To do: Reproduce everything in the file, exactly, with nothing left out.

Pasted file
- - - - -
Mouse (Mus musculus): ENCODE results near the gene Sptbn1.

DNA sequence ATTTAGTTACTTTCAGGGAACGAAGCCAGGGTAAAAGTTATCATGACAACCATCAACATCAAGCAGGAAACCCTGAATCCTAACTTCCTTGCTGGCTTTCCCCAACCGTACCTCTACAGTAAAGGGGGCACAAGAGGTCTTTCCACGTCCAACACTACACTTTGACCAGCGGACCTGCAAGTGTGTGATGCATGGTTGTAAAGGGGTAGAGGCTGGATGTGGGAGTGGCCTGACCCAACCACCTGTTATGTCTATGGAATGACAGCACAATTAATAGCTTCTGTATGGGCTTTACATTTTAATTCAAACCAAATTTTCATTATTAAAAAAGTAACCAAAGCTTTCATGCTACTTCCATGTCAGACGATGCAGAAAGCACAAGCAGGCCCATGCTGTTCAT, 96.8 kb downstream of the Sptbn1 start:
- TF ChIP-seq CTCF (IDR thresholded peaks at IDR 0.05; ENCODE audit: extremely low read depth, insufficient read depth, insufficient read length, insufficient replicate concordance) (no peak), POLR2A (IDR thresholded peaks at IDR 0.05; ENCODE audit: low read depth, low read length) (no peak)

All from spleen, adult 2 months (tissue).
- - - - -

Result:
Mouse (Mus musculus): ENCODE results near the gene Sptbn1.

DNA sequence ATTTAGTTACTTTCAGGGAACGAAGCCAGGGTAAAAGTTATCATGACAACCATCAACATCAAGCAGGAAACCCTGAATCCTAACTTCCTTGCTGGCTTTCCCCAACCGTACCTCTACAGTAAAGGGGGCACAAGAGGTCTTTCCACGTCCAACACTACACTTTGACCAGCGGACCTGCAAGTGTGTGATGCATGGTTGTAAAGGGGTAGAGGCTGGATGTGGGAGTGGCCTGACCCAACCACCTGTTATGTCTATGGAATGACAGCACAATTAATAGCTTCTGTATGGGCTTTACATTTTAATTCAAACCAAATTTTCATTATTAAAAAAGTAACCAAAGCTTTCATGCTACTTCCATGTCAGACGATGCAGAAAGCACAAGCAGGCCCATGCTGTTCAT, 96.8 kb downstream of the Sptbn1 start:
- TF ChIP-seq CTCF (IDR thresholded peaks at IDR 0.05; ENCODE audit: extremely low read depth, insufficient read depth, insufficient read length, insufficient replicate concordance) (no peak), POLR2A (IDR thresholded peaks at IDR 0.05; ENCODE audit: low read depth, low read length) (no peak)

All from spleen, adult 2 months (tissue).